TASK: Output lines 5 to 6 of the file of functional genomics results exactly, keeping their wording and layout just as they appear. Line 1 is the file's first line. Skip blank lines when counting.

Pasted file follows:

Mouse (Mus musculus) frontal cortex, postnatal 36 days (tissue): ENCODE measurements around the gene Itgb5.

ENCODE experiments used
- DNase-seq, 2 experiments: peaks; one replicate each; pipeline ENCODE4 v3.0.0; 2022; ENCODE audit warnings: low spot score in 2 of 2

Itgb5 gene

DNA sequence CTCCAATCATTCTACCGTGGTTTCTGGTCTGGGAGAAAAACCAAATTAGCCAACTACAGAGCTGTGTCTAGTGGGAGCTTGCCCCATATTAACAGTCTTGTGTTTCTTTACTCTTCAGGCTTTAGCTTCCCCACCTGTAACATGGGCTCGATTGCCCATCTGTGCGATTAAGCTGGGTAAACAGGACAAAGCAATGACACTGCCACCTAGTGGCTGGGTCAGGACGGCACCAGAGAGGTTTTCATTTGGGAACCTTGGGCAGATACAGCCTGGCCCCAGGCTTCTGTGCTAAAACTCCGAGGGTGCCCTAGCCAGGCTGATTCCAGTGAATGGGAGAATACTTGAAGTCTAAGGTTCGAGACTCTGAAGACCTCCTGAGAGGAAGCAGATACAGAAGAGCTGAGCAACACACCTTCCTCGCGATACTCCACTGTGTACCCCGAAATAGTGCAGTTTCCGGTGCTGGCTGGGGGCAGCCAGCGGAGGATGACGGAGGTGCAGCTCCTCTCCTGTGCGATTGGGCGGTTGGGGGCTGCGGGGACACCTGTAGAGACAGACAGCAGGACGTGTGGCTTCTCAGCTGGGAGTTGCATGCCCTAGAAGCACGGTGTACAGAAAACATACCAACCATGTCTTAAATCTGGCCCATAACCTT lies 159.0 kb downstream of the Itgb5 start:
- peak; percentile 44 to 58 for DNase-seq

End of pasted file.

DNA sequence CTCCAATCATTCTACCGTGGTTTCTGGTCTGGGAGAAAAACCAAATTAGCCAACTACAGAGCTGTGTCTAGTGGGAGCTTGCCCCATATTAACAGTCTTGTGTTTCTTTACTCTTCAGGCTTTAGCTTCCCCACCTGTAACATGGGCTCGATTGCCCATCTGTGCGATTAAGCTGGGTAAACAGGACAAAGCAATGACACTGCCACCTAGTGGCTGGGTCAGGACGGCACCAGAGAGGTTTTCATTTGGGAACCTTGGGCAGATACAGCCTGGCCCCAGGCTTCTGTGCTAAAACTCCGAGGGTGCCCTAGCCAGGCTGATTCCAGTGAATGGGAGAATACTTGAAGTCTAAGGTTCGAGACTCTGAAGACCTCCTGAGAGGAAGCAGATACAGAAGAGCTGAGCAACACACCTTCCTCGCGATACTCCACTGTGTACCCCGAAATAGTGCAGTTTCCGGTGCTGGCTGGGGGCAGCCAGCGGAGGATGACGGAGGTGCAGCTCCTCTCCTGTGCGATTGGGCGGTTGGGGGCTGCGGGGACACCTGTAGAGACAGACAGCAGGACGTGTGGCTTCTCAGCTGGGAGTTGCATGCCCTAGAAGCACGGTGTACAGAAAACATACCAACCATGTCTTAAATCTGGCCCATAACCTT lies 159.0 kb downstream of the Itgb5 start:
- peak; percentile 44 to 58 for DNase-seq